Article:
John Bilsborough 1971

Our hero, little James, was not, the world's most dedicated swot.
His parents tried, with threats and praise, to help him mend his idle ways.
They bought him books, with charts and maps and stories about clever chaps
who Got It Right and Did Their Best, but James, alas, was unimpressed,
and went, as people sometimes say (with bated breath), his own sweet way.

When he cavorted in the brook, he scorned to take his little book
of Flowers of the Field and Fen, and even at the age of ten,
to his dear parents' lasting shame, he could not give the Latin name
of any common weed, nor state if it were spathed or cuspidate.

Though all admitted he was bright, and on occasions quite polite,
to doting aunts when in receipt, or under promise of, some treat.
His teachers showed sincere concern: "What will you do? When will you learn?"
And he said, "Lady Luck will dance with those who give her half a chance.
I rather fancy that the curse of Education makes things worse."

So, when he found a crowded bed of four-leaf clovers near the shed,
he did not call mama to see this floral curiosity,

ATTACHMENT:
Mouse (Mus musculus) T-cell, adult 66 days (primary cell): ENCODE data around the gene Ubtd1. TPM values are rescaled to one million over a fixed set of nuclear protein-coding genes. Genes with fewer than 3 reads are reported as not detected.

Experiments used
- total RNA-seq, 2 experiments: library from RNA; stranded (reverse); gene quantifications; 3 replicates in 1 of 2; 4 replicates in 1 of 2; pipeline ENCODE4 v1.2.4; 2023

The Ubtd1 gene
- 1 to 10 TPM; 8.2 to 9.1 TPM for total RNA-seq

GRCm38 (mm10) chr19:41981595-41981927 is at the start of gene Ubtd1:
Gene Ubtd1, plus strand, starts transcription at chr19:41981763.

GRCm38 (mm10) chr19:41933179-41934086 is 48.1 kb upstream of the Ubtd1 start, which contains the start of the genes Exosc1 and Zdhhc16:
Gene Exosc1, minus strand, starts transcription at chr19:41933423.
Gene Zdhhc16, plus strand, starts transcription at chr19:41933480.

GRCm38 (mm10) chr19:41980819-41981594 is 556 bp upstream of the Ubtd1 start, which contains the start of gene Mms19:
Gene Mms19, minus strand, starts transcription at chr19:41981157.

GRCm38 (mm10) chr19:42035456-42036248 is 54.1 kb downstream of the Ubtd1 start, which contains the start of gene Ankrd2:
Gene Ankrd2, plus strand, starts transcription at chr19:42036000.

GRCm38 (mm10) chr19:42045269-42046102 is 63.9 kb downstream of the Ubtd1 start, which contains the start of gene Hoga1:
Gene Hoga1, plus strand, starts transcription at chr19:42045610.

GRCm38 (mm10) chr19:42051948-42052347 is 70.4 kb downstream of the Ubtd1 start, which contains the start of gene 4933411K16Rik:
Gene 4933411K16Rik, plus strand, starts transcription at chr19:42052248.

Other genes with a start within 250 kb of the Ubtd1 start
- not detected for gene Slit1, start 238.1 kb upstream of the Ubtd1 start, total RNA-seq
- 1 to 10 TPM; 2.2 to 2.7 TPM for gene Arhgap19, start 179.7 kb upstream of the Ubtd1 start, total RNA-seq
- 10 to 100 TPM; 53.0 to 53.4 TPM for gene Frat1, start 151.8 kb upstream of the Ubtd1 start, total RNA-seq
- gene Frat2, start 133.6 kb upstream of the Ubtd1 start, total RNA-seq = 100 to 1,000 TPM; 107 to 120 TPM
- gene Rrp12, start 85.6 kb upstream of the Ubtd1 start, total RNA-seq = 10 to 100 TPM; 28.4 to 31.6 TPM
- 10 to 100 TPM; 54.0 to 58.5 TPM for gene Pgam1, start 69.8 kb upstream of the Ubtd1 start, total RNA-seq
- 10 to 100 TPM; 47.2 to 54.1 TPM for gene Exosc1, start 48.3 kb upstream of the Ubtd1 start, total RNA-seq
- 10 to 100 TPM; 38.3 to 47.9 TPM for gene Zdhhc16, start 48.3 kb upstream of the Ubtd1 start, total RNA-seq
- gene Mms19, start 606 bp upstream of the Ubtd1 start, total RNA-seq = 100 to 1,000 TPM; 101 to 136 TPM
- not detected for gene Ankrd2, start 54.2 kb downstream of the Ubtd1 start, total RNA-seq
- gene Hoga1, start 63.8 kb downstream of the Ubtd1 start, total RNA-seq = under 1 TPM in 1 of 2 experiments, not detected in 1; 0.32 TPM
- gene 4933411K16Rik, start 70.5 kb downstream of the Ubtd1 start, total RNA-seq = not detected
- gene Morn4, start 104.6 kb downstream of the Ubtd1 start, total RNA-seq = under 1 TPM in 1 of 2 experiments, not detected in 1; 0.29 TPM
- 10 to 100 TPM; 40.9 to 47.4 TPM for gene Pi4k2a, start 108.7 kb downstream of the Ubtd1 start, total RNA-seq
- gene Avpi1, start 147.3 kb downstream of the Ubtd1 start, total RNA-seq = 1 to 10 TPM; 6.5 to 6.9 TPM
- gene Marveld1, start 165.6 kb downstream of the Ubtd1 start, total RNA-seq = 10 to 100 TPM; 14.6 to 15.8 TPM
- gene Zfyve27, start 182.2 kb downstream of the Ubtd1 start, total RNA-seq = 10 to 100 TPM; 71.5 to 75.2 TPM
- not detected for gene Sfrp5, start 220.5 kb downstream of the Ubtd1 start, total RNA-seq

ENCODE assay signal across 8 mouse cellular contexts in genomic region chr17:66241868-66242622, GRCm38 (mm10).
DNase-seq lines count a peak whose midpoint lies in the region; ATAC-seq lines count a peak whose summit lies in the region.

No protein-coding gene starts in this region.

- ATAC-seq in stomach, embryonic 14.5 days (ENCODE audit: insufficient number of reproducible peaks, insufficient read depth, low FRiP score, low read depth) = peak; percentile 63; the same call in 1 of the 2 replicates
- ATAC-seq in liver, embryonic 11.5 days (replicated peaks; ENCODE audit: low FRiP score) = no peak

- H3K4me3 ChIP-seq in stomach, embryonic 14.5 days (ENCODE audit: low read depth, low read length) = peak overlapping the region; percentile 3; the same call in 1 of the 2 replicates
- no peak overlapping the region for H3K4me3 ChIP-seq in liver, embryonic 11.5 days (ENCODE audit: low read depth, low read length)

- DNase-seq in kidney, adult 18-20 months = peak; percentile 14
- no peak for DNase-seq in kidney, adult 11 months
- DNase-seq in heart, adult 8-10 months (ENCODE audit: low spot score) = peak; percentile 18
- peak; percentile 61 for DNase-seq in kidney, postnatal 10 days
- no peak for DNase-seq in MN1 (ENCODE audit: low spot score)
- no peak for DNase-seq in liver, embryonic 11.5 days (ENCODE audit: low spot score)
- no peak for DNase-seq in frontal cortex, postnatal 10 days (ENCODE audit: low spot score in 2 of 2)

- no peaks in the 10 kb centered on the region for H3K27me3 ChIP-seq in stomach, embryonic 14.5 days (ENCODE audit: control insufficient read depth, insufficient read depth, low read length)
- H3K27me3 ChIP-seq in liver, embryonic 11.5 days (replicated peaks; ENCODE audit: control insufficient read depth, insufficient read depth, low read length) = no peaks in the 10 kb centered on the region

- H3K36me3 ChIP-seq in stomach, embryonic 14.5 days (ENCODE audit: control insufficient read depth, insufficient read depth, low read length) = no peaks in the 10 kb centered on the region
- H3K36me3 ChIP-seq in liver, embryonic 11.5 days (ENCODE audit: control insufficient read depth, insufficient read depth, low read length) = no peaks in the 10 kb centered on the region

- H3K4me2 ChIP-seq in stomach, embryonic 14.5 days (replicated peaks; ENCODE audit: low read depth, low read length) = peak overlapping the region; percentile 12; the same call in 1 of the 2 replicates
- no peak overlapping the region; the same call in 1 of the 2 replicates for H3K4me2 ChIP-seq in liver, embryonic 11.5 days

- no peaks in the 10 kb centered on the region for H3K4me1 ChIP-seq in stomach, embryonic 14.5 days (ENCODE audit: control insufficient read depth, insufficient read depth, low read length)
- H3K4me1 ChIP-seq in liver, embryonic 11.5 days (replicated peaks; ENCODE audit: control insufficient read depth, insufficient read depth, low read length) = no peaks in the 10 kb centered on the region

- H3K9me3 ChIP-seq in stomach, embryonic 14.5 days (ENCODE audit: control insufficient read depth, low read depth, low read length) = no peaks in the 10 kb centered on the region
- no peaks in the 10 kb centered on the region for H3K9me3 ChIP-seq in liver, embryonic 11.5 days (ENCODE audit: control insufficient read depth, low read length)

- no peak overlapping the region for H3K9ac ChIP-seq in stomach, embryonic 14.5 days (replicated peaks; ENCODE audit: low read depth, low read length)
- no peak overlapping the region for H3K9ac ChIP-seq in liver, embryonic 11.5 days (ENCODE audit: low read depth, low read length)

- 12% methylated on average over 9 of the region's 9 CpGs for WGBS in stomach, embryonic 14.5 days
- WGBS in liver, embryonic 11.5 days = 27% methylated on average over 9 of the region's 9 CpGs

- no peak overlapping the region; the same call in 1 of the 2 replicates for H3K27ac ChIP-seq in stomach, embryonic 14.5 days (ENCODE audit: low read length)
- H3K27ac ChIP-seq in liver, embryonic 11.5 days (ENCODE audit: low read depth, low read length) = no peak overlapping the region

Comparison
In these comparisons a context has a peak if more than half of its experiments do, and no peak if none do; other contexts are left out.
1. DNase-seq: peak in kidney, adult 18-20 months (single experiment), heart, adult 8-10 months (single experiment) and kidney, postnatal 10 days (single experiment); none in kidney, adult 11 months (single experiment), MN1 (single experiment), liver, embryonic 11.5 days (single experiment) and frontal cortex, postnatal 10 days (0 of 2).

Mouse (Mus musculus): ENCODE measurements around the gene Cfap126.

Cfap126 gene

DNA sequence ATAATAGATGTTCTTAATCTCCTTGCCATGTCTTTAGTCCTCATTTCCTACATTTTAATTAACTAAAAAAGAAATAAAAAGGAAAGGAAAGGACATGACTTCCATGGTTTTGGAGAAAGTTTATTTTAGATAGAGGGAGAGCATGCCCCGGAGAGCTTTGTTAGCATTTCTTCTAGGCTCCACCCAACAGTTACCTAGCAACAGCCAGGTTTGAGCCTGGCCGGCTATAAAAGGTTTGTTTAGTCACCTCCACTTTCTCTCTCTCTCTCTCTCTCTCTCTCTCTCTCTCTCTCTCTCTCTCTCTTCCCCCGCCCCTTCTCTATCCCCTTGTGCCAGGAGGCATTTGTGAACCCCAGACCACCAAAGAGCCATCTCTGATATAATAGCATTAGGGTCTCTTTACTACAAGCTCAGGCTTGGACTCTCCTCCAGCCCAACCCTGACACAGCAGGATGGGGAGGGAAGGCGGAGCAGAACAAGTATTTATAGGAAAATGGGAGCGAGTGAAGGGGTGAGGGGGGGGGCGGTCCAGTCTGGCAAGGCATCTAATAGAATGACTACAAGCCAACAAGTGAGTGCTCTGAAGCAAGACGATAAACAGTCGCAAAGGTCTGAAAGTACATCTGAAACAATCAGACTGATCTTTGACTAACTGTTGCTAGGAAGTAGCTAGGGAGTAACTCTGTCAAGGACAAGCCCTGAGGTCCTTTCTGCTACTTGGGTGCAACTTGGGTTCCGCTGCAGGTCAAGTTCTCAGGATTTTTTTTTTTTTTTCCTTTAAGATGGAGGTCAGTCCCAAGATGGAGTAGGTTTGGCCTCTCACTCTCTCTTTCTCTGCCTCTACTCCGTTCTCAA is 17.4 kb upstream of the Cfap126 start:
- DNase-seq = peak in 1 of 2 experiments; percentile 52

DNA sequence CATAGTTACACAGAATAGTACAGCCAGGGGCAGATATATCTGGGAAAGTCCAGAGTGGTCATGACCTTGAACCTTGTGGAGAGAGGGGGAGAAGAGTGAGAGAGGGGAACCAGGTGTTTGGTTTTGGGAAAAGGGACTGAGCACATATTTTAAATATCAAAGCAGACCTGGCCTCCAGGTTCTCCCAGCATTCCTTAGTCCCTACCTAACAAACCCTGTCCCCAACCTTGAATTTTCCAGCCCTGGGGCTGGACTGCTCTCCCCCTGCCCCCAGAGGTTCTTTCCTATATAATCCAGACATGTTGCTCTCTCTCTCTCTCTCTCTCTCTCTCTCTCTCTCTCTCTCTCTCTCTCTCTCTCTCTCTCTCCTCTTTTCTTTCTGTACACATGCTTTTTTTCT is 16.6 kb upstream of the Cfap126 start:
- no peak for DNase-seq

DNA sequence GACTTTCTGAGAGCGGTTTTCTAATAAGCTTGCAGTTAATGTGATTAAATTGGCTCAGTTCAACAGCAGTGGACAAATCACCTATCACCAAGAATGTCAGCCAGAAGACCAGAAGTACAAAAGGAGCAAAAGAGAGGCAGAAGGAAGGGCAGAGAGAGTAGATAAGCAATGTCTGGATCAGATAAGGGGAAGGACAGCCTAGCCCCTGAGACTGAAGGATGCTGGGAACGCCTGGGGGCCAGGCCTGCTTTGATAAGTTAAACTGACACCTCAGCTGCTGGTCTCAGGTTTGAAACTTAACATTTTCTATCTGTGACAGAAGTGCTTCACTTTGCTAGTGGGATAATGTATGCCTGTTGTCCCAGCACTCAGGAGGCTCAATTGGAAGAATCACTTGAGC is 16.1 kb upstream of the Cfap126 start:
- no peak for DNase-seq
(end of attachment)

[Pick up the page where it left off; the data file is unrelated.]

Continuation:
but scooped them up and straightway sent the text of an advertisement,
with postal order to impart the good news via "Exchange and Mart."

This first, clandestine, enterprise brought in so many prompt replies,
with fivers in each envelope, he laboured to increase the scope
of this new venture, in his room - his parents happy to assume
that he was swotting for exams and puzzling over kilograms,
and studying Shakespeare, drawing graphs and learning about golden daffs.

But, no, while staid and studious chums abused their fevered brains with sums,
our hero laboured to devise fresh outlets for his enterprise...
The fateful day arrived at last. The sweating little swots all passed,
each one admitting, in his heart, though while success was earned, a part,
a little part, was owed to Fred, their lucky frog, or Tiny Ted,
some mascot, amulet or charm or suchlike, keeping them from harm.

Our hero, who was not a swot, took his exams and failed the lot,
and faced a chorus of dismay: "You've learned your lesson, anyway."
Indeed he had. He knew that hope was easier to sell than soap.
And every day a thousand more requests came popping through the door,
for talismans and lucky stones, St Christophers and holy bones
and charms and spells and healing vapours, bingo pencils, scratch-card scrapers,
magic numbers, lucky spoons, wishbones, horoscopes and runes
and fluffy dice and rabbits' feet... It would be fun, but indiscreet,
to name some famous names who bless our James for bringing them success.

Now, he pays all the clever swots to tie themselves in dreadful knots
in sorting out his V.A.T. and suchlike foolishness, while he
cavorts in blissful ignorance, in clover, in the South of France.

The end